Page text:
Flowering Plants Survived The Dinosaur-Killing Asteroid – And May Outlive Us

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If you looked up 66 million years ago you might have seen, for a split second, a bright light as a mountain-sized asteroid burned through the atmosphere and smashed into Earth. It was springtime and the literal end of an era, the Mesozoic.

If you somehow survived the initial impact, you would have witnessed the devastation that followed. Raging firestorms, megatsunamis, and a nuclear winter lasting months to years. The 180-million-year reign of non-avian dinosaurs was over in the blink of an eye, as well as at least 75% of the species who shared the planet with them.

Following this event, known as the Cretaceous-Paleogene mass extinction (K-Pg), a new dawn emerged for Earth. Ecosystems bounced back, but the life inhabiting them was different.

Many iconic pre-K-Pg species can only be seen in a museum. The formidable Tyrannosaurus rex, the Velociraptor, and the winged dragons of the Quetzalcoatlus genus could not survive the asteroid and are confined to deep history. But if you take a walk outside and smell the roses, you will be in the presence of ancient lineages that blossomed in the ashes of K-Pg.

Although the living species of roses are not the same ones that shared Earth with Tyrannosaurus rex, their lineage (family Rosaceae) originated tens of millions of years before the asteroid struck.

And the roses are an not unusual angiosperm (flowering plant) lineage in this regard. Fossils and genetic analysis suggest that the vast majority of angiosperm families originated before the asteroid.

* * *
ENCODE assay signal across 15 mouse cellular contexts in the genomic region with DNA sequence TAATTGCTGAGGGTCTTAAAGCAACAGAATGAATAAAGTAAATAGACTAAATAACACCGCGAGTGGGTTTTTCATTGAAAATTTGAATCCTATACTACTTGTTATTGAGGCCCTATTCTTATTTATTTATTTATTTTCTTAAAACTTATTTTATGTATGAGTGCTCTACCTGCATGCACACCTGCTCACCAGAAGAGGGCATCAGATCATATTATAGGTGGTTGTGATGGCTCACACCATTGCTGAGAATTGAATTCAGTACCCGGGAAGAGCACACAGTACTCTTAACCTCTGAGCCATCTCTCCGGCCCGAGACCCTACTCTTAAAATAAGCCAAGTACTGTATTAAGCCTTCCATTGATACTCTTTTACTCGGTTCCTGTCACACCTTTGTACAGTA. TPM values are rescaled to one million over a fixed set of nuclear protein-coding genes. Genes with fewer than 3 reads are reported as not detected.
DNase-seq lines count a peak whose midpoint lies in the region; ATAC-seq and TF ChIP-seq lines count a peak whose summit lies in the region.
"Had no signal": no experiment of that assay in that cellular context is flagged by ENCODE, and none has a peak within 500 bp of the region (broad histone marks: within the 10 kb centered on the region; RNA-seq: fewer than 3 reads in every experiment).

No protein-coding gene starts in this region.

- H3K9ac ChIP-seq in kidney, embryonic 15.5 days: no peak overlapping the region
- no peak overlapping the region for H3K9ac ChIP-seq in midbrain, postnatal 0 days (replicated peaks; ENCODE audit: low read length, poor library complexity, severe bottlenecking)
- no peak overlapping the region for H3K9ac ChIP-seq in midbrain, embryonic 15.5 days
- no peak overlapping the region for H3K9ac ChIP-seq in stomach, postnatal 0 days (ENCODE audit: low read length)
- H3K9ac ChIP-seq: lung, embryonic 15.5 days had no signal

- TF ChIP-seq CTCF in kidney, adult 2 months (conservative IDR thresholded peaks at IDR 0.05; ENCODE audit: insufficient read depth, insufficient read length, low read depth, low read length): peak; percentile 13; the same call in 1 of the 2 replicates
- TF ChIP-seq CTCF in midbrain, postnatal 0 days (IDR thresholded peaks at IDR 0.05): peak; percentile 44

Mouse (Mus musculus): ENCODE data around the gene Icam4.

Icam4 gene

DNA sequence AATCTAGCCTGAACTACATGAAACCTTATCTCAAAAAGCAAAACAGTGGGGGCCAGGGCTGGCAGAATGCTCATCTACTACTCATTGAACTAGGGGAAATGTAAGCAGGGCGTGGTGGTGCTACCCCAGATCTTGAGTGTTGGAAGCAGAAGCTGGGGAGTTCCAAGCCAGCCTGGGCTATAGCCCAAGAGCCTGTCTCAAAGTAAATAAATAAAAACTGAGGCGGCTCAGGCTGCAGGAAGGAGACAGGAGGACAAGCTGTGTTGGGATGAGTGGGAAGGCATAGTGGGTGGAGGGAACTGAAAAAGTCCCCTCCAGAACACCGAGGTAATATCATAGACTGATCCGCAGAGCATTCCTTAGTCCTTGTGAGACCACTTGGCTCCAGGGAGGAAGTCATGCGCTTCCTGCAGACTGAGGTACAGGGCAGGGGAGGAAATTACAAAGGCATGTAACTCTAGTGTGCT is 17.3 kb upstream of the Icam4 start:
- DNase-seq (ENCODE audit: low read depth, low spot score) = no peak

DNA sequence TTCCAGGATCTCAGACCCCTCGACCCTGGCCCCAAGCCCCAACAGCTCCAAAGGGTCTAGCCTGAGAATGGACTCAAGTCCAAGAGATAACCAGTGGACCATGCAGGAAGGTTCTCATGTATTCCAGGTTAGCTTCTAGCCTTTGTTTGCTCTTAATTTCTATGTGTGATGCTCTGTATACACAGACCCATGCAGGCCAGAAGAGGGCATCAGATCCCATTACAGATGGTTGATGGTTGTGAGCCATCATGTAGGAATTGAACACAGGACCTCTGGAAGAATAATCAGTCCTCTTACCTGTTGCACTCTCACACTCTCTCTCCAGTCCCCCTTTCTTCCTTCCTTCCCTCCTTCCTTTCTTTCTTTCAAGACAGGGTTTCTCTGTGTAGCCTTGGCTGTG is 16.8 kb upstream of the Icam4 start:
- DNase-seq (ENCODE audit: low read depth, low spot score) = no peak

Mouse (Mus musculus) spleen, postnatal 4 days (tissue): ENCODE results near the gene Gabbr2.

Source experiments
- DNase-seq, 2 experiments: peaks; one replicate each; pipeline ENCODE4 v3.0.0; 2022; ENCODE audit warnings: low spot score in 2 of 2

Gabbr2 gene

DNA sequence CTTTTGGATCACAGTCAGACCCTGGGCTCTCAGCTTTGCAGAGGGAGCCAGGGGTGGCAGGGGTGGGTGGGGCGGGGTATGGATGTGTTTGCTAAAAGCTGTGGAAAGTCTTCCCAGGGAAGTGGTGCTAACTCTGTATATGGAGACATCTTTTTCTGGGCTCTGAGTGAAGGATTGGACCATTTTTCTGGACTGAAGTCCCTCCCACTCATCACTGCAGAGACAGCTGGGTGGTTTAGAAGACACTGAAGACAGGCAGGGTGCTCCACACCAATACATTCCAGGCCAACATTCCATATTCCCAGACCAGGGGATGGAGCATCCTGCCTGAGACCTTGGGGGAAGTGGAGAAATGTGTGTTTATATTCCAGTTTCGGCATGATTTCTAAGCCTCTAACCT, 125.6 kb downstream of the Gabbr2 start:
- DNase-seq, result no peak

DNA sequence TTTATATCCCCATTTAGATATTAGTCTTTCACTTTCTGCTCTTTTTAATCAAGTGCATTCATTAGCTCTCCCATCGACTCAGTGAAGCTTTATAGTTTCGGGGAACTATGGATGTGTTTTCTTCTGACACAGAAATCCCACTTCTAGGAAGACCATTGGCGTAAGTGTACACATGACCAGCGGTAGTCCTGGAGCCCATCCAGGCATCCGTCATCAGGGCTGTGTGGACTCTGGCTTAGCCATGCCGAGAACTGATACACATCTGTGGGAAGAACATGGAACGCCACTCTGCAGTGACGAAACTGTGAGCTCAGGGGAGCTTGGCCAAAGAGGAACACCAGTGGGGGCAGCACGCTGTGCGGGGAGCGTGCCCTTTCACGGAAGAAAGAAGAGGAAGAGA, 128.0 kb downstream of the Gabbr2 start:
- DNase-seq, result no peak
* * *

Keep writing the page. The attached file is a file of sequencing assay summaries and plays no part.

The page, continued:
Ancestors of the ornamental orchid, magnolia and passionflower families, grass and potato families, the medicinal daisy family, and the herbal mint family all shared Earth with the dinosaurs. In fact, the explosive evolution of angiosperms into the roughly 290,000 species today may have been facilitated by K-Pg.

Angiosperms seemed to have taken advantage of the fresh start, similar to the early members of our own lineage, the mammals.

(PopTika/Shutterstock) Flowers are surprisingly resilient.

However, it’s not clear how they did it. Angiosperms, so fragile compared with dinosaurs, cannot fly or run to escape harsh conditions. They rely on sunlight for their existence, which was blotted out.

What do we know?

Fossils in different regions tell different versions of events. It is clear there was high angiosperm turnover (species loss and resurgence) in the Amazon when the asteroid hit, and a decline in plant-eating insects in North America which suggests a loss of food plants. But other regions, such as Patagonia, show no pattern.

A study in 2015 analysing angiosperm fossils of 257 genera (families typically contain multiple genera) found K-Pg had little effect on extinction rates. But this result is difficult to generalise across the 13,000 angiosperm genera.

My colleague Santiago Ramírez-Barahona, from the Universidad Nacional Autónoma de México, and I took a new approach to solving this confusion in a study we recently published in Biology Letters. We analysed large angiosperm family trees, which previous work mapped from mutations in DNA sequences from 33,000-73,000 species.